have significant legal and regulatory implications.
Political parties often make promises related to the justice system, including
changes to the criminal justice system, police reforms, and measures to improve
public safety. For example, in the 2019 Lok Sabha elections, the Bharatiya
Janata Party (BJP) promised to implement a range of measures to improve law and
order, including the creation of a national police university, the establishment
of fast-track courts to handle cases of crimes against women and children, and
the introduction of stricter punishments for crimes such as rape(5) .
Second, manifestos can also influence public perceptions and expectations of law
and order. Political parties use election manifestos to highlight the country's
legal and regulatory challenges and their plans to address them. These
manifestos have been widely distributed through various media channels and
widely discussed in election campaigns.
As a result, they can shape public opinion and influence what voters expect from
the ruling party. The Indian National Congress (INC) promised to create a new
ministry of justice and establish a judicial commission to appoint judges(6).
The party also pledged to increase the number of police personnel and improve
their training, as well as to create a national crime database to help law
enforcement agencies better track and solve crimes.
However, there are concerns about the feasibility and implementation of some of
these promises. For example, the creation of a national police university would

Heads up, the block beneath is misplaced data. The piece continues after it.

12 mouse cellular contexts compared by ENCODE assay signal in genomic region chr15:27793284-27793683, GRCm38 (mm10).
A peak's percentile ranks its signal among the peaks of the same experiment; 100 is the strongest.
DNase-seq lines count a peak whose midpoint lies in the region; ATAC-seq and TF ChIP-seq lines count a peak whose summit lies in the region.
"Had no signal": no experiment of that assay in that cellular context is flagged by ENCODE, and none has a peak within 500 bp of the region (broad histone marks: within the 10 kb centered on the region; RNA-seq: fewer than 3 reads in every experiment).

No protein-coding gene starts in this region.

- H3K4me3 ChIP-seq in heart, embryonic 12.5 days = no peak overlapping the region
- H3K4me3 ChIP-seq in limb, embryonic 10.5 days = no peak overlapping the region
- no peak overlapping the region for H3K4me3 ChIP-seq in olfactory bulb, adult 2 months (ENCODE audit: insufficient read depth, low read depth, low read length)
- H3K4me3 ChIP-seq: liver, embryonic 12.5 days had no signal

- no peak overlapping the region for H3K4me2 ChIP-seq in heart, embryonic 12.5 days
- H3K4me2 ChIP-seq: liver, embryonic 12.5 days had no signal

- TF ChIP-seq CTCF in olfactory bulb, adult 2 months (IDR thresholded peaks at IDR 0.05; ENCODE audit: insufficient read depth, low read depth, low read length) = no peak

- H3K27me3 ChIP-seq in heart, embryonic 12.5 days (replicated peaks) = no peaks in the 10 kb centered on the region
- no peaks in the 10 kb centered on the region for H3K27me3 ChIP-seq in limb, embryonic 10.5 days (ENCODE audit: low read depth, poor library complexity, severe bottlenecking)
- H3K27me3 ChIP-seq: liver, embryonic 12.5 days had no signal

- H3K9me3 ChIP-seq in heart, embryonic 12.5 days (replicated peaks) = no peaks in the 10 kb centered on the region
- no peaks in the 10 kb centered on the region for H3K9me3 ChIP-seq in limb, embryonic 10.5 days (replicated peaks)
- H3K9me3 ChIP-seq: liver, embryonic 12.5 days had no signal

require significant resources and infrastructure, and it is unclear whether the
government has the capacity to implement such a measure. Similarly, the
establishment of fast-track courts and stricter punishments for crimes may
require changes to the existing legal framework, which can be a time-consuming
and complex process.
Third, the manifesto can also influence the party's legislative agenda.
Political parties use manifestos to set legislative priorities and propose
changes to existing laws or new laws to address specific issues. This may have a
direct impact on the legal framework of the country, which in turn may affect
the legal and regulatory framework of the country.
Note, however, that manifesto law and order implications are not always
straightforward. Manifests often contain promises and suggestions that are
difficult or impossible to carry out in practice. For example, a political party
may promise to eradicate crime completely or create a society free of
corruption, but in practice it may not be feasible. The manifesto's impact on
law and order therefore hinges on the ability of political parties to deliver on
Moreover, the effectiveness of electoral programs in shaping policy and practice
also depends on the broader policy context in which they are developed and
implemented. Political parties may face significant challenges in implementing
policies such as: Resistance of other political parties, bureaucratic obstacles,
or financial bottlenecks. These challenges can limit the manifesto's impact on
law and order, even when political parties have the political will to deliver on
The Impact on the Constitution
The Constitution of India is the basic law of the country and sets out the
framework of the government, the basic rights of citizens and the obligations of
the government. It is the supreme law that governs the country and guides all
other laws of the country. The constitutional impact of an election manifesto
can be significant, as political parties often make promises to influence the
fundamental principles of the constitution. This article discusses the impact of
electoral programs on the Constitution(7) .